By Andrey Dashkov, analyst, Casey Research

Andrey Dashkov

Let’s talk about dividends again…

With so much uncertainty in the market, plenty of people are looking at dividends to provide stable, passive income. That’s not a bad idea.

But since 2020, companies have been canceling or suspending dividends on a grand scale. For example, since 2002, there were 467 cancellations or suspensions.

More than one half of them happened since 2020.

For context, there were over 50 dividend cancellations back in 2009, in the middle of the last financial crisis.

This time, they aren’t just obscure mom-and-pop companies. For example, American Campus Communities (ACC) suspended its dividend in April. And it’s a $9-billion public company.

(To be clear, if the company isn’t paying its next dividend, I count it as canceled.)

Given the recession fears, I believe there’ll be more to come.

And when a dividend gets canceled, investors can suffer massive losses.

This is why it’s important to hold only the safest dividend payers out there.

And there’s a tool you can use to figure out which companies fit that bill…

Watch Out for “Junk Dividends”

“Junk dividends” are high dividends that companies can’t afford to pay.

High-dividend stocks attract investors who value the steady income. But high-dividend stocks need to keep paying those dividends, or investors will go elsewhere… and the share price will get decimated.

That’s why it’s important to not chase “junk dividends” that promise high yields. Instead, you should look for companies that can afford to pay reasonable dividends.

So I advise you to look for companies whose dividend yield is under 7%. This is a good rule of thumb to start. But if you want to dig deeper, there’s another metric that you should know…

Another Way to Find Safe Dividends

A key point with dividends is that the company making those payments should not strain its cash flow while doing so.

One way to measure this strain is the payout ratio.

Which is the ratio of dividends paid to a profitability metric, like net income.

So if a company paid $100 million in dividends in 2021 and made $200 million in net income, its payout ratio is one-half, or 50%.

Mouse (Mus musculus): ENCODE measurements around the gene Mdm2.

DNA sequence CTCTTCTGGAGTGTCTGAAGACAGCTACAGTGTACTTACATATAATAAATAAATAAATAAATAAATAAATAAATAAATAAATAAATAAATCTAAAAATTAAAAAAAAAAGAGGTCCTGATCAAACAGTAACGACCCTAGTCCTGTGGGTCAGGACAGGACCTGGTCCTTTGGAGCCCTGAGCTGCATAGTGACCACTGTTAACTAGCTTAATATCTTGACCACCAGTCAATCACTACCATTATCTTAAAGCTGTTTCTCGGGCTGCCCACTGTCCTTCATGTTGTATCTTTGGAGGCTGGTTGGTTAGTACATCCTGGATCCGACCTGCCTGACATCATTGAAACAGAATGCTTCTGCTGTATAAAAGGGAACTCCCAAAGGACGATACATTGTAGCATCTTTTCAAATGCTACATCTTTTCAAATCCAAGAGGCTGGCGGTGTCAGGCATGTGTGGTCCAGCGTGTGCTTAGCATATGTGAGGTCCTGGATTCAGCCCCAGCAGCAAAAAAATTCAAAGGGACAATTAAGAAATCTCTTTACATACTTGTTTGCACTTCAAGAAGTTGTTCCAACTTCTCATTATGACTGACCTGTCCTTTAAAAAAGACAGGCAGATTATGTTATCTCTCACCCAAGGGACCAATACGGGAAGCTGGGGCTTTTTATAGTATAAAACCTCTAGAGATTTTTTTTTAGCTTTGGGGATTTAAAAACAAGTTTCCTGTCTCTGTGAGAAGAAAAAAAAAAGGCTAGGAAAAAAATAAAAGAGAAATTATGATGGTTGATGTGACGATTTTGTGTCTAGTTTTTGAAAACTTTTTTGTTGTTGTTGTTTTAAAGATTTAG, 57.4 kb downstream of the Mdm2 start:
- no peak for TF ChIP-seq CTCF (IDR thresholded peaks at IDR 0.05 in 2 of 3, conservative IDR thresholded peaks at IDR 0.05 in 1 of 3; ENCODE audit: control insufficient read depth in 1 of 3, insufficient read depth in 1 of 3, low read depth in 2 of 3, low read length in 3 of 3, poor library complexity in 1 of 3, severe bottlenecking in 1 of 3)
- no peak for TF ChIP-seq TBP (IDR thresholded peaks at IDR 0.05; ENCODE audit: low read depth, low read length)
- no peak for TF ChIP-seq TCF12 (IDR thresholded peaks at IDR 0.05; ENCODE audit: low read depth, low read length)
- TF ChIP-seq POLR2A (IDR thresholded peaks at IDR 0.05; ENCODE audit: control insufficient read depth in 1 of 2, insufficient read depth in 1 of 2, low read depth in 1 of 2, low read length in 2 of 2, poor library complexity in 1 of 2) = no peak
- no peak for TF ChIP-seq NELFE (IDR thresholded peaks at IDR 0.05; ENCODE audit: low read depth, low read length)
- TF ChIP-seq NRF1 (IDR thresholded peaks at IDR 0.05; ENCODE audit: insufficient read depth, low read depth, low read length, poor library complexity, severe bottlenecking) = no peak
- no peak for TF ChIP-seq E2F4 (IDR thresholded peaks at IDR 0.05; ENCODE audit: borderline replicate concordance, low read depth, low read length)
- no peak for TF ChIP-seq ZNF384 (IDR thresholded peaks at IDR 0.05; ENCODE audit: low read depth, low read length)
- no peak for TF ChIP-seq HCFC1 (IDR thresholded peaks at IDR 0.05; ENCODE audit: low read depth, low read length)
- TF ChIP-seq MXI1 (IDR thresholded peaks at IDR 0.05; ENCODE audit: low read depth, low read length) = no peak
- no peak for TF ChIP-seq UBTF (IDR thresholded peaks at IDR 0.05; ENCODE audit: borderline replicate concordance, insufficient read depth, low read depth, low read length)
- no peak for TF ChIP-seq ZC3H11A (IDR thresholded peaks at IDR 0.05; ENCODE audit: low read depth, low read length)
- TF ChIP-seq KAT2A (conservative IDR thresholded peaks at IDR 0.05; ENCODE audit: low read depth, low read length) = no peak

The higher a payout ratio is, the more difficult it is for a company to maintain or increase its dividends.

You can use other profitability metrics, like free cash flow (FCF), to calculate the payout ratio.

However, metrics like that are harder to find or calculate. Using net income is more convenient, and the information it provides you with is a good start.

What’s a good payout ratio? Normally, if a company can keep its average payout ratio below 80% for at least five years, that’s a good sign. It’s not a guarantee of anything, but it should give you confidence that you’re on the right track to finding a reliable dividend.

To get you started, I dug up some of the highest-dividend stocks with a payout ratio under 80%.

For good measure, I only selected companies with a market capitalization of at least $10 billion. Those are less risky than some of the high-yielding small-caps.

Company Name Ticker Market Cap Yield 5-Year Avg. Payout Ratio
Kinder Morgan KMI $37.6 Billion 6.5% 70%
LyondellBasell Industries N.V. LYB $27.9 Billion 5.4% 77%
Best Buy Co. BBY $15.8 Billion 5.3% 58%
Walgreens Boots Alliance WBA $33.3 Billion 5.0% 40%
Prudential Financial PRU $35.7 Billion 4.9% 30%
Franklin Resources BEN $11.9 Billion 4.9% 63%
VICI Properties VICI $29.6 Billion 4.7% 79%
Fidelity National Financial FNF $10.6 Billion 4.7% 44%
Viatris VTRS $12.7 Billion 4.5% 36%
KeyCorp KEY $16.2 Billion 4.5% 60%

Source: Capital IQ

Also note that I avoided companies with dividend yields that are higher than 7%. Companies with that high of a yield may be too risky. And you may not only lose your dividend – your whole position can get decimated if you pay attention to the dividend at the expense of everything else.

At this time of ultra-low interest rates and endless money printing, making sure your dividend payers can afford to keep making those distributions is key.

Just remember that this tool is a starting point. You should always do your own research, and make sure a company fits all your criteria before you invest in it. And as always, don’t bet the farm on a single trade.

Good investing,


Andrey Dashkov
Analyst, Casey Research